Monday, April 22, 2024

Rivers of thinking


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Developing better players: switching teaching to learning

….. I’ve spent a good few years learning about HOW to teach; the essential components on what makes a good experience for young players, about coaching styles, different approaches to questioning strategies and really focused on the TEACHING element.

.. I’ve not spent enough time on their LEARNING – truly understanding what they are getting from the practices and sessions


Measuring the stuff that really matters

.. we can start to value what we can measure and NOT actually measure what we value

I am interested in learning. The development, continued progression of players and the trajectory and path they are on (regardless of age). I would like to know how those players had been improving and developing over periods of time and whether they were on the up, plateau or down.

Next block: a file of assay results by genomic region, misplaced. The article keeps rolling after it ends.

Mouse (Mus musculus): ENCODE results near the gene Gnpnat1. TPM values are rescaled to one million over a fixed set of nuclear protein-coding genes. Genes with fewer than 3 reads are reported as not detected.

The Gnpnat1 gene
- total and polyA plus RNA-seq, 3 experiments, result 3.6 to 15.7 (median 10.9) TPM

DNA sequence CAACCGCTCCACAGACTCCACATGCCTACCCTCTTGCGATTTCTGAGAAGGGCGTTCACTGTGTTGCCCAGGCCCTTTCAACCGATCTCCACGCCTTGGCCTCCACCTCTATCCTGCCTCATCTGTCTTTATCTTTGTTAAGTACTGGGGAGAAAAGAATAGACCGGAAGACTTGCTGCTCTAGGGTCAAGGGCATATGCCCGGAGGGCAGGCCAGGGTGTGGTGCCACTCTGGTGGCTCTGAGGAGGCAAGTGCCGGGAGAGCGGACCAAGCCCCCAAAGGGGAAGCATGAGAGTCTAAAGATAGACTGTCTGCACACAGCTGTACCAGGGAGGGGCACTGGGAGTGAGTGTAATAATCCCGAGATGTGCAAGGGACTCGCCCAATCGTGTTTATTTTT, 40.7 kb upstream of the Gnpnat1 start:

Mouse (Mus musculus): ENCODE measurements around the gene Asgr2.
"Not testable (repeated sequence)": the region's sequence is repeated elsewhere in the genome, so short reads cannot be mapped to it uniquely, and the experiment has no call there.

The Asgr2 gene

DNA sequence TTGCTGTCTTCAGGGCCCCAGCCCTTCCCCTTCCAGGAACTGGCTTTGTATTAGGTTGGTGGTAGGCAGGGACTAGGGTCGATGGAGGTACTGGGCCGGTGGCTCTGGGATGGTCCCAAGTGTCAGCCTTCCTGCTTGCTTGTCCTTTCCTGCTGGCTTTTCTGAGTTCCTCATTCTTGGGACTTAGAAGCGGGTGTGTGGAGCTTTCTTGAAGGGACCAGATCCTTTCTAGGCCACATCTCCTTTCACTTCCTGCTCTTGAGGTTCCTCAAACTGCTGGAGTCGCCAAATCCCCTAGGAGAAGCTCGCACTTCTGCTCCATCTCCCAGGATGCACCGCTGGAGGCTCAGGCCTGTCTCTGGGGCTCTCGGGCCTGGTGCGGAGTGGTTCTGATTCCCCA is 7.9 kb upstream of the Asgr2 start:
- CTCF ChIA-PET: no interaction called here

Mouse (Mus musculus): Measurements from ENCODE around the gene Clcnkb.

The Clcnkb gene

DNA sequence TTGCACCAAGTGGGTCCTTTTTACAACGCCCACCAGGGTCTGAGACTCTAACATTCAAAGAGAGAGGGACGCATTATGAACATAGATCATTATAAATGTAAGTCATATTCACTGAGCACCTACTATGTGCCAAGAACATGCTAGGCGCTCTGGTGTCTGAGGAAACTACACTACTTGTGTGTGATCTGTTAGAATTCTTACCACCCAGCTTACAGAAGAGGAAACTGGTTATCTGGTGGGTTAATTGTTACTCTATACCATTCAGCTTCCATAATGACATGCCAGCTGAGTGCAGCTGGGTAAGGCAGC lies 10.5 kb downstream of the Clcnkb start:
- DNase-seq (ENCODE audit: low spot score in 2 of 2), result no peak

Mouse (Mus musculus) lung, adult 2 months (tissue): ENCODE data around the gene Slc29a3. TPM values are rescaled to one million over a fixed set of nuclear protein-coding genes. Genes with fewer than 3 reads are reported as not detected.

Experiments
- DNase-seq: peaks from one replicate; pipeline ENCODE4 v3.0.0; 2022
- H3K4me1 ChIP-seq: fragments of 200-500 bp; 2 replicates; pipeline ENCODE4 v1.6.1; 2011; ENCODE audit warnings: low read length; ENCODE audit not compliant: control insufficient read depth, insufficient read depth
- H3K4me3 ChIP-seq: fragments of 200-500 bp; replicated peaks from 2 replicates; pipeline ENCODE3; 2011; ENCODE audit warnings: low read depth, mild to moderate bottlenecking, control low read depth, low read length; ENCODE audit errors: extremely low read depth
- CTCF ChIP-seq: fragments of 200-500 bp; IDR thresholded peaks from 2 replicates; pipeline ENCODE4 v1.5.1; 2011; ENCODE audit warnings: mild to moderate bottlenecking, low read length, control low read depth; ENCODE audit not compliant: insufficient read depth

Developing creative players

…. Whilst we talk lots about wanting to develop this, the real question is, what do they look like and how do we foster these traits on the grass? I’m going to start by sharing some findings from a research study to help our understanding of just what it is we should be looking for within our children …..

Associative orientation: The people with creative talents may well be more imaginative, playful and have a wealth of different ideas.
Need for originality: The creative ones will often resists rules and convention; not sticking to what is expected.
Motivation: Creative people have a need to perform, are incredibly goal oriented and possess an innovative attitude.
Ambition: The people with bundles of creativity have a need to be influential, to attract attention and recognition.
Flexibility: Creative brains have the ability to see different aspects of issues and come up with optimal solutions.
Low emotional stability: Creative people have a tendency to experience negative emotions, greater fluctuations in moods and emotional state and a failing self-confidence.
Low sociability: The most creative have a tendency not to be very considerate, are often obstinate and will find faults and flaws in ideas and people.